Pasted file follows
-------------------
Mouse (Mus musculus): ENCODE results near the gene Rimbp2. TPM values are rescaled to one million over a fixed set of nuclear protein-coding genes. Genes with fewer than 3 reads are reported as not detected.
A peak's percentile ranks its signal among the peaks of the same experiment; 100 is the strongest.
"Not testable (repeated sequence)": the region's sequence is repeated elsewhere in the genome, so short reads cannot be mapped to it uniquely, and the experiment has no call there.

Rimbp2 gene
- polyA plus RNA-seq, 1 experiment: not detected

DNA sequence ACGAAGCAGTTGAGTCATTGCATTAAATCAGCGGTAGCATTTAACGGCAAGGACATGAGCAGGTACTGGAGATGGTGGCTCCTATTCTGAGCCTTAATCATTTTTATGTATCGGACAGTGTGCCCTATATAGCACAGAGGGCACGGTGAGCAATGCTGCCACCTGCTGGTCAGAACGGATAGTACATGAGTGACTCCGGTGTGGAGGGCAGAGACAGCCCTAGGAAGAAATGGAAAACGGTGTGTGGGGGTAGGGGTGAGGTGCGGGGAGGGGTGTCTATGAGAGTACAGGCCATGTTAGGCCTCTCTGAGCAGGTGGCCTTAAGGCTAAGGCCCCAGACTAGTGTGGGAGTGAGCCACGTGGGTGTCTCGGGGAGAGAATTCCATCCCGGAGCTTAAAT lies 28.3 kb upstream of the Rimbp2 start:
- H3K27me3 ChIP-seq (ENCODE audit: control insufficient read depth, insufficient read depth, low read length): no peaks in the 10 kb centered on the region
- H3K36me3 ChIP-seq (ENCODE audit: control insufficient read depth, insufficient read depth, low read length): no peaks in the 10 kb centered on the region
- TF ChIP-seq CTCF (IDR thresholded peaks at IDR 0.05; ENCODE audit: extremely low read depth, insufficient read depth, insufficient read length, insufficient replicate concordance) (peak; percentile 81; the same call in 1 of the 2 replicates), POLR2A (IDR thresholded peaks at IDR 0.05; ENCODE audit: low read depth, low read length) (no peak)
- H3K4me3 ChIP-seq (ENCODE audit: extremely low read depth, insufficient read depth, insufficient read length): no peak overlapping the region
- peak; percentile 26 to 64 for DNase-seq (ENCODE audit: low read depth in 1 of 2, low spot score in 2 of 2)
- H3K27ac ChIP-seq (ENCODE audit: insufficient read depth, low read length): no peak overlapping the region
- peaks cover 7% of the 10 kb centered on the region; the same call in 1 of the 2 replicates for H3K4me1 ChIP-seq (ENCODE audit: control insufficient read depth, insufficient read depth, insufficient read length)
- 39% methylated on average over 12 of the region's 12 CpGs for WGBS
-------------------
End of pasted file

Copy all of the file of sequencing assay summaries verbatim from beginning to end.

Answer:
Mouse (Mus musculus): ENCODE results near the gene Rimbp2. TPM values are rescaled to one million over a fixed set of nuclear protein-coding genes. Genes with fewer than 3 reads are reported as not detected.
A peak's percentile ranks its signal among the peaks of the same experiment; 100 is the strongest.
"Not testable (repeated sequence)": the region's sequence is repeated elsewhere in the genome, so short reads cannot be mapped to it uniquely, and the experiment has no call there.

Rimbp2 gene
- polyA plus RNA-seq, 1 experiment: not detected

DNA sequence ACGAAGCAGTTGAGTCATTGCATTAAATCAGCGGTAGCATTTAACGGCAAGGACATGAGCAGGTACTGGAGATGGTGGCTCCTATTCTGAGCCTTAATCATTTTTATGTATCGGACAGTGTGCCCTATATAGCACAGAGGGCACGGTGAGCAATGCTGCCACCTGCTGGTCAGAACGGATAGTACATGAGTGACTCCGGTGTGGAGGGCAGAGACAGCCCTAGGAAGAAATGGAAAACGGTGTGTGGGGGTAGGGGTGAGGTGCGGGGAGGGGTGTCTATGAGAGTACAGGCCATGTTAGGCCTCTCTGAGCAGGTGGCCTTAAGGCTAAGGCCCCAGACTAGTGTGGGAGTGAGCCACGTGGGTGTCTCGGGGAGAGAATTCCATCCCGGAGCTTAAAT lies 28.3 kb upstream of the Rimbp2 start:
- H3K27me3 ChIP-seq (ENCODE audit: control insufficient read depth, insufficient read depth, low read length): no peaks in the 10 kb centered on the region
- H3K36me3 ChIP-seq (ENCODE audit: control insufficient read depth, insufficient read depth, low read length): no peaks in the 10 kb centered on the region
- TF ChIP-seq CTCF (IDR thresholded peaks at IDR 0.05; ENCODE audit: extremely low read depth, insufficient read depth, insufficient read length, insufficient replicate concordance) (peak; percentile 81; the same call in 1 of the 2 replicates), POLR2A (IDR thresholded peaks at IDR 0.05; ENCODE audit: low read depth, low read length) (no peak)
- H3K4me3 ChIP-seq (ENCODE audit: extremely low read depth, insufficient read depth, insufficient read length): no peak overlapping the region
- peak; percentile 26 to 64 for DNase-seq (ENCODE audit: low read depth in 1 of 2, low spot score in 2 of 2)
- H3K27ac ChIP-seq (ENCODE audit: insufficient read depth, low read length): no peak overlapping the region
- peaks cover 7% of the 10 kb centered on the region; the same call in 1 of the 2 replicates for H3K4me1 ChIP-seq (ENCODE audit: control insufficient read depth, insufficient read depth, insufficient read length)
- 39% methylated on average over 12 of the region's 12 CpGs for WGBS